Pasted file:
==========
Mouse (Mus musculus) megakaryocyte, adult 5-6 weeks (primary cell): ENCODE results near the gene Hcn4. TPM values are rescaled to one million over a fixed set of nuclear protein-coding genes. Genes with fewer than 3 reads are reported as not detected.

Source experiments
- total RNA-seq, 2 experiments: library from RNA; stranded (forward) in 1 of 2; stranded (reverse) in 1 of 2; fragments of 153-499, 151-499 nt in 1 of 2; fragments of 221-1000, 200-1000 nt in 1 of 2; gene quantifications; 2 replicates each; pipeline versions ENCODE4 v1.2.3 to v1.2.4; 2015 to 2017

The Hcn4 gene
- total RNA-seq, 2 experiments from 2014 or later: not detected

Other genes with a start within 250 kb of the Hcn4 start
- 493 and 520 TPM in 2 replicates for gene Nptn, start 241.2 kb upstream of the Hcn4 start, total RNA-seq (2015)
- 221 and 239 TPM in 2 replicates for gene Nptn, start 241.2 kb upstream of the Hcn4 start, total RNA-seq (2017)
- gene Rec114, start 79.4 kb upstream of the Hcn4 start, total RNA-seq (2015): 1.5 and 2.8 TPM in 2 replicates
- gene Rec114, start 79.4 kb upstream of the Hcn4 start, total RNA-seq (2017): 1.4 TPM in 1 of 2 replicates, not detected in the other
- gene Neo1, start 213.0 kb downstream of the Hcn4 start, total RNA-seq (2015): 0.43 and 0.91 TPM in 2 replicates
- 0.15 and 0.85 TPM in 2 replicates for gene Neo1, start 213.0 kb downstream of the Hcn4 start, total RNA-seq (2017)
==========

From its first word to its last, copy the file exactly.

Mouse (Mus musculus) megakaryocyte, adult 5-6 weeks (primary cell): ENCODE results near the gene Hcn4. TPM values are rescaled to one million over a fixed set of nuclear protein-coding genes. Genes with fewer than 3 reads are reported as not detected.

Source experiments
- total RNA-seq, 2 experiments: library from RNA; stranded (forward) in 1 of 2; stranded (reverse) in 1 of 2; fragments of 153-499, 151-499 nt in 1 of 2; fragments of 221-1000, 200-1000 nt in 1 of 2; gene quantifications; 2 replicates each; pipeline versions ENCODE4 v1.2.3 to v1.2.4; 2015 to 2017

The Hcn4 gene
- total RNA-seq, 2 experiments from 2014 or later: not detected

Other genes with a start within 250 kb of the Hcn4 start
- 493 and 520 TPM in 2 replicates for gene Nptn, start 241.2 kb upstream of the Hcn4 start, total RNA-seq (2015)
- 221 and 239 TPM in 2 replicates for gene Nptn, start 241.2 kb upstream of the Hcn4 start, total RNA-seq (2017)
- gene Rec114, start 79.4 kb upstream of the Hcn4 start, total RNA-seq (2015): 1.5 and 2.8 TPM in 2 replicates
- gene Rec114, start 79.4 kb upstream of the Hcn4 start, total RNA-seq (2017): 1.4 TPM in 1 of 2 replicates, not detected in the other
- gene Neo1, start 213.0 kb downstream of the Hcn4 start, total RNA-seq (2015): 0.43 and 0.91 TPM in 2 replicates
- 0.15 and 0.85 TPM in 2 replicates for gene Neo1, start 213.0 kb downstream of the Hcn4 start, total RNA-seq (2017)